Berlin, Germany • August 7, 1944
On July 20, 1944, Col. Claus von Stauffenberg left a bomb in his briefcase in a conference room at the East Prussia headquarters of Adolf Hitler, the Wolf’s Lair (Wolfsschanze), before excusing himself to take a call in the telephone exchange hut. In the conference room were Hitler and his senior officers, examining operations maps spread over an oaken table. It is thought that one of the participants, seeking leg room, moved the briefcase behind a massive support almost as wide as the map table itself. When the bomb exploded, the support leg deflected the blast from its intended victim. The detonation was the start of Operation Walkuere (Valkyrie), the codename of the officers’ coup. Hitler survived the blast to thwart the coup and, in concert with Reichsfuerher-SS Heinrich Himmler’s Gestapo and the Nazis’ political courts, extracted a savage revenge in the final stages of the war in Europe.
Beginning on this date in 1944 Nazi Judge-President Roland Freisler of Berlin’s People’s Court (Volksgerichtshof) opened a series of show trials against the conspirators rounded up in the dragnet. The trials were held in the swastika-bedecked Great Hall of the Berlin Chamber Court. Selected civil servants, party functionaries, military officers, and journalists were among the 300 or so in attendance. Behind Freisler on the dais was a film camera. Nazi Minister of Public Enlightenment and Propaganda Joseph Goebbels filmed the proceedings to strike terror in potential dissidents within Germany and to allow Hitler to view the proceedings in private. The defendants that day—two jurists and six army officers—were prevented from consulting with their lawyers and forced to stand before the court in shabby clothes. Freisler shouted down their attempts to address the court at any length and with a stridency that made it difficult for the film crew to record the defendants’ testimony so that their words could be heard by a film audience. All eight were condemned to death and hanged immediately. There was no possibility of appealing the verdict.
Four more show trials were held in August, and in every instance the accused was sentenced to death. Of the 7,000 alleged plotters—military and civilian—arrested by the Gestapo, nearly 5,000 were executed—among them two field marshals, 19 generals, 26 colonels, two ambassadors, seven diplomats, one cabinet minister, three secretaries of state, as well as the head of the Reich Police.
Operation Valkyrie and Defendants in Roland Freisler’s “People’s Court”
Left: Claus von Stauffenberg (1907–1944) was a colonel in the Ersatzheer (Replacement Army) and the driving force behind the July 20, 1944, plot to assassinate Hitler and take control of Germany. For his involvement in the failed bomb plot known as Operation Valkyrie, he and several co-conspirators were shot by a firing squad in the Bendlerblock (headquarters of the Ersatzheer) in Berlin on the night of July 21, 1944, their bodies dumped in a shallow grave. A cinematic retelling of the officers’ plot to assassinate Hitler and replace his regime with a new German government was released in late 2008, starring the American actor Tom Cruise. Bendlerstrasse, the street on which army headquarters was located, has been renamed Stauffenbergstrasse.
Right: Roland Freisler (1893–1945). As then-Secretary of State for the Reich Ministry of Justice, Freisler attended the January 1942 Wannsee Conference at the Villa Minoux outside Berlin. Reinhard Heydrich, chief of the Reich Security Head (or Main) Office and head of the German secret police apparatus, had called the participants together as part of the Nazis’ quest to find a “final solution to the Jewish Question,” i.e., how to the murder Europe’s Jews. In August 1942 Freisler was appointed “President of the People’s Court” in the German capital.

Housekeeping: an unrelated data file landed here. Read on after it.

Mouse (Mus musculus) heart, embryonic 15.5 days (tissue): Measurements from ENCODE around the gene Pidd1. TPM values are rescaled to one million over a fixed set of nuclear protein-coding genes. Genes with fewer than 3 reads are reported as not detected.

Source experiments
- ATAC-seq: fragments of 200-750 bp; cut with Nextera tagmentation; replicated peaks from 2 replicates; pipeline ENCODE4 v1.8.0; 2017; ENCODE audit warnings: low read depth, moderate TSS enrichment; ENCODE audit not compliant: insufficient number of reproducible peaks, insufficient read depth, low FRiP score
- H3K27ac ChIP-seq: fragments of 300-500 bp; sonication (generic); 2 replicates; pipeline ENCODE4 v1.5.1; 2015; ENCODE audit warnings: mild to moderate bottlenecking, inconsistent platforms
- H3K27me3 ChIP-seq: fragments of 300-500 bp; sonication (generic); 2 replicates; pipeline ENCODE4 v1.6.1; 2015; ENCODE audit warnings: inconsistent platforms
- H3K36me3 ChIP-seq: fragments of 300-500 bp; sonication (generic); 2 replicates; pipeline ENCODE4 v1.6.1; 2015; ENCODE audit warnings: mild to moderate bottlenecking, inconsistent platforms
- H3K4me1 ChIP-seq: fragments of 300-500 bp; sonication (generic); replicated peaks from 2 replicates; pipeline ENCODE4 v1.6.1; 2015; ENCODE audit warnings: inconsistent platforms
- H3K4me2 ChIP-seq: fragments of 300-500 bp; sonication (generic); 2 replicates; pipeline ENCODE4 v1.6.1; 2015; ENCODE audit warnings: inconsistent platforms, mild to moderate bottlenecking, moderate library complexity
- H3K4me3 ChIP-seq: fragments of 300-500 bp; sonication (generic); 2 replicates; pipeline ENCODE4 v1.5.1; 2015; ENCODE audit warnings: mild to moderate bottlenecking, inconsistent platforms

Left: Freisler (center) in the Great Hall of the Berlin Chamber Court, August 1944. Freisler’s kangaroo “People’s Court” had been set up to judge “political crimes” and was unequivocally an instrument of Nazi terror. Beginning in August 1944 Freisler presided over the trials of those charged in connection with the July 20 bomb plot to assassinate Hitler. Freisler was killed in his courtroom during an Allied air raid in February 1945 when he was hit on the head by falling masonry. Luise Jodl, wife of German Col. Gen. Alfred Jodl, Chief of the Operations Staff of the Armed Forces High Command, was working at Luetzow Hospital when Freisler’s body was brought in. “It is God’s verdict,” someone commented. As Luise Jodl recalled: “Not one person said a word in reply.”
Right: Sixty-two-year-old Field Marshal Erwin von Witzleben, shown in this photo from August 7, 1944, was the first to stand before Freisler, who immediately chastised him for returning a fleeting Nazi salute. Witzleben was further humiliated by being forced to hold his trousers at his waist, for he had been deprived of a belt or suspenders. Freisler shouted at one defendant struggling to keep his trousers on his hips: “You dirty old man. Why do you keep fiddling with your trousers?” Next to face Freisler was former Col. Gen. Erich Hoepner, commander of the Ersatzheer to which Stauffenberg belonged. Freisler addressed the defendant as “Schweinehund.” When Hoepner corrected Freisler, saying he was not a Schweinehund, Freisler asked him what zoological category he fitted into. During the 1947 Judges’ Trial, one of twelve U.S. trials collectively known as the “Subsequent Nuremberg Trials,” Goebbel’s films of the 1944 show trials were used against the highest-ranking officials of the Nazi judicial system. Freisler escaped indictment and punishment, having been killed in a 1945 bombing raid on Berlin. The Judges’ Trial was the inspiration for the 1961 movie Judgment at Nuremberg.
History Channel Documentary on the Rise of Adolf Hitler and Operation Valkyrie—The Failed Officers’ Plot to Assassinate the German Leader (Multiple Episodes)